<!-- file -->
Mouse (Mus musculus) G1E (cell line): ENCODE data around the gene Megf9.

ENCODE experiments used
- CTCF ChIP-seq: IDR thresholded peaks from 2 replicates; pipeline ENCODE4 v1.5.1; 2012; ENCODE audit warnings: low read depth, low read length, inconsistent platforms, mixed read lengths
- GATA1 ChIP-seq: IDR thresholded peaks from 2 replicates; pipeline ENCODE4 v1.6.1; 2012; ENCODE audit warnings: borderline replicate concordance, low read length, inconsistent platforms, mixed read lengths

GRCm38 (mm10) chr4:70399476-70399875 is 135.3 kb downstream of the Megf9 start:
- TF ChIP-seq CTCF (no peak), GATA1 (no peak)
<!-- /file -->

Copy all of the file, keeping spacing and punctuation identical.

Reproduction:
Mouse (Mus musculus) G1E (cell line): ENCODE data around the gene Megf9.

ENCODE experiments used
- CTCF ChIP-seq: IDR thresholded peaks from 2 replicates; pipeline ENCODE4 v1.5.1; 2012; ENCODE audit warnings: low read depth, low read length, inconsistent platforms, mixed read lengths
- GATA1 ChIP-seq: IDR thresholded peaks from 2 replicates; pipeline ENCODE4 v1.6.1; 2012; ENCODE audit warnings: borderline replicate concordance, low read length, inconsistent platforms, mixed read lengths

GRCm38 (mm10) chr4:70399476-70399875 is 135.3 kb downstream of the Megf9 start:
- TF ChIP-seq CTCF (no peak), GATA1 (no peak)